A revolutionary figure throughout his career, Dante Gabriel Rossetti’s work provides a distinctly revolutionary lens through which the Victorian period can be viewed. Suggesting that Rossetti’s work should be approached through his poetry, Brian Donnelly argues that it is both inscribed by and inscribes the development of verbal as well as visual culture in the Victorian era. In his discussions of modernity, aestheticism, and material culture, he identifies Rossetti as a central figure who helped define the terms through which we approach the cultural productions of this period. Donnelly begins by articulating a method for reading Rossetti’s poetry that highlights the intertextual relations within and between the poetry and paintings. His interpretations of such poems as the 'Mary’s Girlhood' sonnets, the sonnet sequence The House of Life, and 'The Orchard-Pit' in relationship to paintings such as The Girlhood of Mary Virgin and Ecce Ancilla Domini! shed light on Victorian ideals of femininity, on consumer culture, and on the role of gender hierarchies in Victorian culture. Situating Rossetti’s poetry as the key to all of his work, Donnelly also makes a case for its centrality in its representation of the dominant discourses of the late Victorian period: faith, sex, consumption, death, and the nature of representation itself.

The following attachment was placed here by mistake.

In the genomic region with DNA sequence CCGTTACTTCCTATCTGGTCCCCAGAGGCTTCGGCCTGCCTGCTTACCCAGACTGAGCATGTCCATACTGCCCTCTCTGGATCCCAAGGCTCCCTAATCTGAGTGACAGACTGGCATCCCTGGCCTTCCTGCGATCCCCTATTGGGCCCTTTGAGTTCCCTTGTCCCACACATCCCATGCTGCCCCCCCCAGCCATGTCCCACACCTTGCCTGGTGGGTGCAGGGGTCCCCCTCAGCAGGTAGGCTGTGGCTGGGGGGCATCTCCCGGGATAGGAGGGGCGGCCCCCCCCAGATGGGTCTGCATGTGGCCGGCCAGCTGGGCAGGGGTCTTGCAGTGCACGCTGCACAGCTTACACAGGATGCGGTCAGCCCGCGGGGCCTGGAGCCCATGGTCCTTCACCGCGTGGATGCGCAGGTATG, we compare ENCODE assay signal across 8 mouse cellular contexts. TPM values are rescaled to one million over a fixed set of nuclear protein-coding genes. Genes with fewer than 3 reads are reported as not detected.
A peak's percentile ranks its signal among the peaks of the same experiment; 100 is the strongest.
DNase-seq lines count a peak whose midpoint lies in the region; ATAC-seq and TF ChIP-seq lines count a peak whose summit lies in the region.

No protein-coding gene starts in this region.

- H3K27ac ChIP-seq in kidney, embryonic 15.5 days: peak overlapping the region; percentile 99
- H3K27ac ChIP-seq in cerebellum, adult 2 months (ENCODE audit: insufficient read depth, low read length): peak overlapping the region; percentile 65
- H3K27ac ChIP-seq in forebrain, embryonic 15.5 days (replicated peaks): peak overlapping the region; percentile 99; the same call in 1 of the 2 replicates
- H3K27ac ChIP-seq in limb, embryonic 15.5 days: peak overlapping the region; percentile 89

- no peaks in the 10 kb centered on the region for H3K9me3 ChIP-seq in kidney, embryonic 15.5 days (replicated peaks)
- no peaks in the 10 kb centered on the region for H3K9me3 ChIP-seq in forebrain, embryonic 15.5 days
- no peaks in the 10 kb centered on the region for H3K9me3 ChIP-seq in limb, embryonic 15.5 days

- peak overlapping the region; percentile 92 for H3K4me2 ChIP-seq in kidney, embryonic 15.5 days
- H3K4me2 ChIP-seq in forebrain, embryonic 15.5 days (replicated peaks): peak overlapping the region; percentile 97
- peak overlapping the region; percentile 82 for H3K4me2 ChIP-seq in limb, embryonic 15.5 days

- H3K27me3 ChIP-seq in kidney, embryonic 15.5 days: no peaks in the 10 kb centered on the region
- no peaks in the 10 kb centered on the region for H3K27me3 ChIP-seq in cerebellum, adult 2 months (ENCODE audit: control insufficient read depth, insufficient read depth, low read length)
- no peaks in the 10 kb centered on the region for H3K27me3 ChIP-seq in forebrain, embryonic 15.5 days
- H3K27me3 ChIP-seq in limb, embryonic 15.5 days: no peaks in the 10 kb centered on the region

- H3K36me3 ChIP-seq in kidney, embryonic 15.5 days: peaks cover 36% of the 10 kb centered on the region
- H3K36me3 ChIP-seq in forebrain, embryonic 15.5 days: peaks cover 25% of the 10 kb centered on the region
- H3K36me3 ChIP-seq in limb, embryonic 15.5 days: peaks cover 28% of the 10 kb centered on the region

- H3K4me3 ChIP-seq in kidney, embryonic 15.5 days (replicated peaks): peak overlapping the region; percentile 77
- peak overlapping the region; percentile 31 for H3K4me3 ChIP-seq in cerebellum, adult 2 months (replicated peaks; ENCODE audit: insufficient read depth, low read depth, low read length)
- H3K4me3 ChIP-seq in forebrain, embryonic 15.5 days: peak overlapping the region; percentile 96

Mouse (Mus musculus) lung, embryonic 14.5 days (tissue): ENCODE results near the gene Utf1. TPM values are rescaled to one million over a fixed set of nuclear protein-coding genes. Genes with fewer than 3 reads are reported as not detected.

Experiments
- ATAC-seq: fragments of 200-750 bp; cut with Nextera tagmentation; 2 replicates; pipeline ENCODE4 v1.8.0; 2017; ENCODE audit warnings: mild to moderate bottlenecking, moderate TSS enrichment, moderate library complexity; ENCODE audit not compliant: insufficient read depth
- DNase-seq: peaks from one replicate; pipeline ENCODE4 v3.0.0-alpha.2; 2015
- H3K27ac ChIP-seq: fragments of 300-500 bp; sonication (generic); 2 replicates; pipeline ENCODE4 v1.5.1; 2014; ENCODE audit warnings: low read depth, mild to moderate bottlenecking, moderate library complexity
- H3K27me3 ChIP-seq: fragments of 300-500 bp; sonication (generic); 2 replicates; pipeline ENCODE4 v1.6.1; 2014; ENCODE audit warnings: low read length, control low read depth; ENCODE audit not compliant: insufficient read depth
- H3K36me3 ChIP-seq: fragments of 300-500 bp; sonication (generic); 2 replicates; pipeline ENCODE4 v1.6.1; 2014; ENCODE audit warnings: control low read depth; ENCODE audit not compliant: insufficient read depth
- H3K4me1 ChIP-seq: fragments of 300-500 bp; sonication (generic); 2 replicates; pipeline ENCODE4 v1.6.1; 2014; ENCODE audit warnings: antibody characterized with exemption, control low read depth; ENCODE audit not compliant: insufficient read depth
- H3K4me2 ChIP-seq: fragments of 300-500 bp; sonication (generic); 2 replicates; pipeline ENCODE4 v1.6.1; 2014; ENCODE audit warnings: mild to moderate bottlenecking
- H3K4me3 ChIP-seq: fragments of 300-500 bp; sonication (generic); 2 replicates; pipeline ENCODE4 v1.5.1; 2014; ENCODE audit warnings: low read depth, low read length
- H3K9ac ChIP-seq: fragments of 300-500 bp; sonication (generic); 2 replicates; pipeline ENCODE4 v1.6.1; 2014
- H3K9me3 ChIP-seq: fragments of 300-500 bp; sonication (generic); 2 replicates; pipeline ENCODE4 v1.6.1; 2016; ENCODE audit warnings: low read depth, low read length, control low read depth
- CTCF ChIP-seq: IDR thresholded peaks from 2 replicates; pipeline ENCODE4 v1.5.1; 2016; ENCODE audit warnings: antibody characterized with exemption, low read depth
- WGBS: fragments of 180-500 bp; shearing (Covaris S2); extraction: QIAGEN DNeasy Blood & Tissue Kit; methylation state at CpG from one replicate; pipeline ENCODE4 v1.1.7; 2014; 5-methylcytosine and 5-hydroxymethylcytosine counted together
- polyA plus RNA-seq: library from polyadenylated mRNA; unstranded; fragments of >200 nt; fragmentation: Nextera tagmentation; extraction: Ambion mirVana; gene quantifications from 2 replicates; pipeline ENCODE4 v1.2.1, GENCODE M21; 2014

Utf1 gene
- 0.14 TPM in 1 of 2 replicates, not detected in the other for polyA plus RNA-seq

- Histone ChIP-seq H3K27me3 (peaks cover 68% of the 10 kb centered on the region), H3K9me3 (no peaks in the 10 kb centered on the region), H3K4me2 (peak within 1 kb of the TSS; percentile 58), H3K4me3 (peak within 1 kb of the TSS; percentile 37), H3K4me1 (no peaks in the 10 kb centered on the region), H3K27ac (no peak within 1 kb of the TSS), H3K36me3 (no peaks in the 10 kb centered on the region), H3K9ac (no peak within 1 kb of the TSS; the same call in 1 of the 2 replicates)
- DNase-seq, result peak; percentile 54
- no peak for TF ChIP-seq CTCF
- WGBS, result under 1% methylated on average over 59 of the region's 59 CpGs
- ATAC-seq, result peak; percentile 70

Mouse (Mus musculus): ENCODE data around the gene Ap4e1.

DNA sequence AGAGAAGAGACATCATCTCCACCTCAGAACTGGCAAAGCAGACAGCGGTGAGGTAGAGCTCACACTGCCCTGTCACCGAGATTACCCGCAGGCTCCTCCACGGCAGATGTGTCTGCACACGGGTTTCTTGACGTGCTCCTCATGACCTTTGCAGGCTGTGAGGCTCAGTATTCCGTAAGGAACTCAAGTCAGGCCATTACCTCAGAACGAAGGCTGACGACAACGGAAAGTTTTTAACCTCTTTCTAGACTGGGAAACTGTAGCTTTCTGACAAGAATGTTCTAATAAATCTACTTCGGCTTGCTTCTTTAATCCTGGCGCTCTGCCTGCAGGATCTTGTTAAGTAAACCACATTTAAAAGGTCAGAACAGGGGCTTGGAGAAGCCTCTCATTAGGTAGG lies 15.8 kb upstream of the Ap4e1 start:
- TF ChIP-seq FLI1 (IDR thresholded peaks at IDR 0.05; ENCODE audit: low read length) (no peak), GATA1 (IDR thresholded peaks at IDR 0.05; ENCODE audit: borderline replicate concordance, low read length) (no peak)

Table of Contents
The painter as poet. Inscribing Mary. The poetics of ownership. Fleshly designs. 'Found' in the city. Afterword: 'His most exalted performance'.
Brian Donnelly is a Lecturer in English at the University of California, Santa Barbara, USA.
'This well-researched and erudite book will appeal to both Rossetti specialists and a broader audience of Victorian scholars. Dealing with both art and literature, Reading Dante Gabriel Rossetti excels in close visual and textual readings and offers fresh insights into the work of the painter-poet.' - Amelia Yeates, Liverpool Hope University, UK
'His book employs a subtly nuanced and groundbreaking approach to the art and poetry of a major nineteenth-century figure that will undoubtedly give rise to similar studies along these lines. Using Donnelly’s example, other themes in Rossetti’s considerable corpus of written and painted work might be treated in this way, and Donnelly’s book will certainly be welcomed as a major development in Rossetti studies.' - J.B. Bullen, Journal of Pre-Raphaelite Studies